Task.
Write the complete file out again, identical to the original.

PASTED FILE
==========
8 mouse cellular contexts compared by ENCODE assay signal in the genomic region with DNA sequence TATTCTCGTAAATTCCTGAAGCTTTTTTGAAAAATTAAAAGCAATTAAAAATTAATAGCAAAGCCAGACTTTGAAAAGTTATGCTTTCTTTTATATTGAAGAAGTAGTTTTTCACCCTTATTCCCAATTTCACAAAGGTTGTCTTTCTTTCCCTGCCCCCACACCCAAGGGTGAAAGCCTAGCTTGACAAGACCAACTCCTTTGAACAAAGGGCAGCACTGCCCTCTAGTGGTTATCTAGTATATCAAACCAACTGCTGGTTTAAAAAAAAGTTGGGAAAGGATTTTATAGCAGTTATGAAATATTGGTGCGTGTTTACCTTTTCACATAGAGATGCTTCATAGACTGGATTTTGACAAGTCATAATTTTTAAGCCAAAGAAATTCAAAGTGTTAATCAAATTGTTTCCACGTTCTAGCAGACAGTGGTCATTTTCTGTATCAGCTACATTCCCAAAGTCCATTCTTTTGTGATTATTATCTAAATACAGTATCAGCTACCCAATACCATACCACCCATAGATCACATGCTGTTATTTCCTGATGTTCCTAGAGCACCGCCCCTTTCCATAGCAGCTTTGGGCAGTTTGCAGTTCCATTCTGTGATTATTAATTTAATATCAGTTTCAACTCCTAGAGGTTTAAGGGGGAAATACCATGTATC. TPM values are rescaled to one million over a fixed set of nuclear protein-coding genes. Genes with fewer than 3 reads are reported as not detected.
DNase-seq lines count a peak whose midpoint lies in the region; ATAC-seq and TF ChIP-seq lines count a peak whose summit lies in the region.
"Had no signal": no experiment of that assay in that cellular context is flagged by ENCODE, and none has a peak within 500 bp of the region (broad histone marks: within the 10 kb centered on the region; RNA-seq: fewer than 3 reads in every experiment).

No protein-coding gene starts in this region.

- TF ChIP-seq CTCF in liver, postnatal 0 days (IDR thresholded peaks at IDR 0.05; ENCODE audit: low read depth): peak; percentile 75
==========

8 mouse cellular contexts compared by ENCODE assay signal in the genomic region with DNA sequence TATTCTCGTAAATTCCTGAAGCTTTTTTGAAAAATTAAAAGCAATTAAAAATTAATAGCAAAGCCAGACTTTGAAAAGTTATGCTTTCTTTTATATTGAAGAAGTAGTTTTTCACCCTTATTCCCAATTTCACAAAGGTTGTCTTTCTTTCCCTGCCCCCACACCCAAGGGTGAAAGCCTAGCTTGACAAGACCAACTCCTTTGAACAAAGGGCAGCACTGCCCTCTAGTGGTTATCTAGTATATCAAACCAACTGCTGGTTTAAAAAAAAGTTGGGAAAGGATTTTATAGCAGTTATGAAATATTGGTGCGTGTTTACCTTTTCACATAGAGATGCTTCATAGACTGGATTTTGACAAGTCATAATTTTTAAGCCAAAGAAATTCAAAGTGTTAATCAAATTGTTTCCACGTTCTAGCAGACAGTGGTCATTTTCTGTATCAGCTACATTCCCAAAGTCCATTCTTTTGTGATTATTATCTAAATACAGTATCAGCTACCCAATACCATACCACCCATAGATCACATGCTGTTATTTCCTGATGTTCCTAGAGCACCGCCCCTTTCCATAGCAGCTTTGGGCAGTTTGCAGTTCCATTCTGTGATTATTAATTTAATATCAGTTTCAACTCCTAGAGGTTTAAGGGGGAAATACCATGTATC. TPM values are rescaled to one million over a fixed set of nuclear protein-coding genes. Genes with fewer than 3 reads are reported as not detected.
DNase-seq lines count a peak whose midpoint lies in the region; ATAC-seq and TF ChIP-seq lines count a peak whose summit lies in the region.
"Had no signal": no experiment of that assay in that cellular context is flagged by ENCODE, and none has a peak within 500 bp of the region (broad histone marks: within the 10 kb centered on the region; RNA-seq: fewer than 3 reads in every experiment).

No protein-coding gene starts in this region.

- TF ChIP-seq CTCF in liver, postnatal 0 days (IDR thresholded peaks at IDR 0.05; ENCODE audit: low read depth): peak; percentile 75